On Zodwa Wabantu, Class & Feminism

Writing on this as a cis-gendered-heterosexual black woman is a rather daunting task. I had to meditate on whether I am in a position to seriously contribute to this discourse. I’ve imagined it cannot be my position to occupy when I could never have an all-encompassing understanding of the lived experiences of black queer folks. As I recollect my thoughts, I thought of the concept of black radical intersectional feminism and what it means for both the personal and political. The essence of black radical intersectional feminism, at least to my understanding, is to consider and explore and understand where all struggles intersect without prioritizing one over the other. It gives us a language to express and understand our plight, to understand the intersecting nuances of race, gender, sexuality and class.

In recent social media conversations, Zodwa Wabantu became a topic of discussion after she spewed hateful and homo/trans-phobic views on her show Zodwa Uncensored. Those views caused outrage, rightly so and had Zodwa trending for days. Zodwa has been an embodiment of putting what the practice of personal agency may look like and she has also been someone who has in her own right, challenged cultural and societal norms. This has been a joy to witness, that it may have perhaps led to illusions of what she understands oppression to be. Though Zodwa has never said herself to be a feminist, one need not be a self-affirmed feminist to not be a perpetuator of toxicity and existing ills in society, this much we can admit. But disappointed as we were, part of this disappointment is rooted in that she does not fit our narrowed sense of “feminism” and this itself reeks of classism.

As enthusiastic as I am in an expansive discussion on socio-economic ills, my understanding was that Zodwa herself is but a reflection of a homophobic and ill-informed society. What heteronormativity has done is to institutionalize homophobia. The very existence and conceptualization of heterosexuality by default and problematically so gives ground to homophobia, transphobia, internalised patriarchy and misogyny. All this has been internalized by many, where structural power has reinforced the understanding that anything outside that which is heteronormative is an aberration.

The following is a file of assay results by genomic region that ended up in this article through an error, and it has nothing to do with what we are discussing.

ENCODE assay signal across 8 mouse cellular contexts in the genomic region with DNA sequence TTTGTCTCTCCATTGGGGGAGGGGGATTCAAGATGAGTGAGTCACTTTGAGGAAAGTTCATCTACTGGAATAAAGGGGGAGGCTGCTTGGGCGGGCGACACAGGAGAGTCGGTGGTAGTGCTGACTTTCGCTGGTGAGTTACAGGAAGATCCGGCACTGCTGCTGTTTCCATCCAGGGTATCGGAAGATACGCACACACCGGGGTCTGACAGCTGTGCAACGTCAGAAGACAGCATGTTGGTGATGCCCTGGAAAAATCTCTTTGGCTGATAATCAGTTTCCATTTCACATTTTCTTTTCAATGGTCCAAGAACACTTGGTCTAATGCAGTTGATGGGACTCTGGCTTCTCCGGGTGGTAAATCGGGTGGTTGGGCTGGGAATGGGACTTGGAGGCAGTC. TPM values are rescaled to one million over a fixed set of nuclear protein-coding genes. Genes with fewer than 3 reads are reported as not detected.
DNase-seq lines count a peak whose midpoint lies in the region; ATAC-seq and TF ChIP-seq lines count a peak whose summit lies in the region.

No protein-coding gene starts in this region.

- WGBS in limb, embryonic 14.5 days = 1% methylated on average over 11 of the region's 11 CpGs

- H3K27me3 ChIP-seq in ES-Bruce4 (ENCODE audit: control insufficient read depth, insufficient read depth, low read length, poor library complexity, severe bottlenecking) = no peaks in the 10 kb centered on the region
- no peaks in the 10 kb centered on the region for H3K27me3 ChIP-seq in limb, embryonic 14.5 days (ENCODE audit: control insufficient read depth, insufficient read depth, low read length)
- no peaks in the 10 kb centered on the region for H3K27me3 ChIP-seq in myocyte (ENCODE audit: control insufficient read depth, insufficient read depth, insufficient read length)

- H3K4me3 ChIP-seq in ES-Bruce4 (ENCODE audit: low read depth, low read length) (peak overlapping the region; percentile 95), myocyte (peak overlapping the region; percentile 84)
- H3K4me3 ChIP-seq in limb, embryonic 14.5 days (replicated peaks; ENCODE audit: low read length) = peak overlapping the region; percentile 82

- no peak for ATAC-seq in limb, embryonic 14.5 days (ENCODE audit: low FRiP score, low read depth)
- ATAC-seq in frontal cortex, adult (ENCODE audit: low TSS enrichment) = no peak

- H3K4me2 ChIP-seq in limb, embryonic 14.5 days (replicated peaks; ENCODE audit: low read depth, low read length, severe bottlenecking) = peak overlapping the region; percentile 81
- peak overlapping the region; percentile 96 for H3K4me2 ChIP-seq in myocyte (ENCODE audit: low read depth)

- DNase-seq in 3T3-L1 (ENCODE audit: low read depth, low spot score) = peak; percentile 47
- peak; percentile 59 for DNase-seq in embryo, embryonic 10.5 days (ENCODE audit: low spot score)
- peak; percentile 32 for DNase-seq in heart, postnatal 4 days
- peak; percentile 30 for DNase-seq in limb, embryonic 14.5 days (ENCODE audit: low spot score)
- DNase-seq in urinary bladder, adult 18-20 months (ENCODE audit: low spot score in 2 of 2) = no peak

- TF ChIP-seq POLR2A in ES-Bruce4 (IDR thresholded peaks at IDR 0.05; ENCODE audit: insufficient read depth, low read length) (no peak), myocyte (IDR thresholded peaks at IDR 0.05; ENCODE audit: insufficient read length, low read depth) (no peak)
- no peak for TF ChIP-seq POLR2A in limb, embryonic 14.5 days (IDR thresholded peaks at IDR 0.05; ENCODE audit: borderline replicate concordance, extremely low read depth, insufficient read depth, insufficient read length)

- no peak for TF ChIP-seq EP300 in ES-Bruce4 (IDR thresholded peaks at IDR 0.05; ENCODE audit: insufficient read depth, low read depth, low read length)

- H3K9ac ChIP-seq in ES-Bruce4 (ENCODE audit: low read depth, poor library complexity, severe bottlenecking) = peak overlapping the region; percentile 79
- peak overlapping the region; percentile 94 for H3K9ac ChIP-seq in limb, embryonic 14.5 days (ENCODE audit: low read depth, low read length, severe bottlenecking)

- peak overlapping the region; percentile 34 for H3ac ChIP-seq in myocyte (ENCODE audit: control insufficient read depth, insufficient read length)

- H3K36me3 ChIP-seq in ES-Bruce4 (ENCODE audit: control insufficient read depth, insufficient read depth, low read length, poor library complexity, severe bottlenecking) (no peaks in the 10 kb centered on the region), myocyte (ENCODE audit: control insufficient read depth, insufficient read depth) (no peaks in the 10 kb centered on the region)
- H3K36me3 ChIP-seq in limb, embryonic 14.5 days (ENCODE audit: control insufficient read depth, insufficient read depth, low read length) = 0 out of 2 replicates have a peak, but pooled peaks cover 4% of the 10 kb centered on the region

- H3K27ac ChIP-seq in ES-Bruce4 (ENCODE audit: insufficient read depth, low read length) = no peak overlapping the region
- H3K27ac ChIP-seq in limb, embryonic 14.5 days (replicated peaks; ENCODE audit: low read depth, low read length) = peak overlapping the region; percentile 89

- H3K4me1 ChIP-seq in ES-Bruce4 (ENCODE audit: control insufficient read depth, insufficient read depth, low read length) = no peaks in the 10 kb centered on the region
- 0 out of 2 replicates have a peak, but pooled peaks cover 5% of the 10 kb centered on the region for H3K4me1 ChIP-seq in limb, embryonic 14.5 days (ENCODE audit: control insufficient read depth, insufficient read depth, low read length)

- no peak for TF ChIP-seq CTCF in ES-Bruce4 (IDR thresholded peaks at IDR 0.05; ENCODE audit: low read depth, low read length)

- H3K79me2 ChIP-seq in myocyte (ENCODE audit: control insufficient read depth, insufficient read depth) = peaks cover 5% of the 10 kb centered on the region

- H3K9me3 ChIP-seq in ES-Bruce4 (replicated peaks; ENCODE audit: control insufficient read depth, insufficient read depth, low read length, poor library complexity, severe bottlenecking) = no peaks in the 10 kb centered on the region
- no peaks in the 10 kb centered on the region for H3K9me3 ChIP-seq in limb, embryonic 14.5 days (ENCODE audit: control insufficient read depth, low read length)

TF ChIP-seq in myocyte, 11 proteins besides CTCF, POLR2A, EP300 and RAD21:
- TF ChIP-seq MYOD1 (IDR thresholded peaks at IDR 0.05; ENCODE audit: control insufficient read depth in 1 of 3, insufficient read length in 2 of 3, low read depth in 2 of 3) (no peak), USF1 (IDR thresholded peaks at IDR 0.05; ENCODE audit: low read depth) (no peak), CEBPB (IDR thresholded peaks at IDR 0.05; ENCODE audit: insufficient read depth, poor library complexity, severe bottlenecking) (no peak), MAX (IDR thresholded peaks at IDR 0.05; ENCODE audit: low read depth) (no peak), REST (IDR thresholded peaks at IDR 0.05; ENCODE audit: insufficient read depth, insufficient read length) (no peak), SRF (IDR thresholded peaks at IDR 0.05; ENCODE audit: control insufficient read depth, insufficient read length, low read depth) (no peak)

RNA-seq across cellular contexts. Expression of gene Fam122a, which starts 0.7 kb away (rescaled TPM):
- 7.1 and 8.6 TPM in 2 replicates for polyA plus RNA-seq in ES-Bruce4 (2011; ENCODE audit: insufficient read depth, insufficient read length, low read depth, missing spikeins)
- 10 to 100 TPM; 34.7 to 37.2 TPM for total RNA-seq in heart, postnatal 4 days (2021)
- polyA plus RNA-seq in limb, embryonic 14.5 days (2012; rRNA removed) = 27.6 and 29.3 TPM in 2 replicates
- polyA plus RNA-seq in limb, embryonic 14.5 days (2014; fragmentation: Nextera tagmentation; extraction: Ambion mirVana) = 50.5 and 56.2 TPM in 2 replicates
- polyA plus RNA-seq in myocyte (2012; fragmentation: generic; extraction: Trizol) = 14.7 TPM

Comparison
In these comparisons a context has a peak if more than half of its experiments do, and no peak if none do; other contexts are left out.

This brings the conversation to another layer of class and its intricacies when it comes to how we navigate intersectionality. Where intersectionality makes sense is when we have an overarching understanding of how systems and institutions of power play themselves out in society. Historical class stratification has cultivated a divide and placed hierarchical limits to education, access to information and knowledge. Black queer people and black women remain at the periphery of knowledge production. Power structures dictate, not only which “knowledge” is valid but also who have access to what information through class stratification, which is a result of the capitalist and racist system to which we exist in.

With this understanding how do we then address these ills and eradicate them systematically while parallel to that, we cultivate a culture of “calling in” problematic people, rather than “calling out”? What we have witnessed throughout the years is how the “call out culture” can be rather counteractive to social justice, performative and does little to help activism. It also shapes itself out as though everyone should, by default know what is and what is not problematic language when in reality everyone is on a journey to unlearn and relearn. The “calling in culture” forces us to think beyond engaging “the already converted” with compassion and challenges our comfort zone. Approaching individuals and engaging them personally can be more effective.

What we then do is not only address the perpetrator of those problematic slurs, with a certain level of compassion, which feminist discourse advocates for, but we deal with the root cause in the same wavelength. Thereby exercising preventative measures which help to avoid the ostracizing of working class black queer people by their families and the violence they experience in our communities. The working class black queer people who do not have the material means to “cancel” toxic people from their lives nor to get themselves to places of safety. We engage and not isolate individuals. This is where one can borrow some of the tools from Abolitionist feminism which invites us to think about prioritising social justice rather that criminal justice and deal with problems systematically rather than individually.

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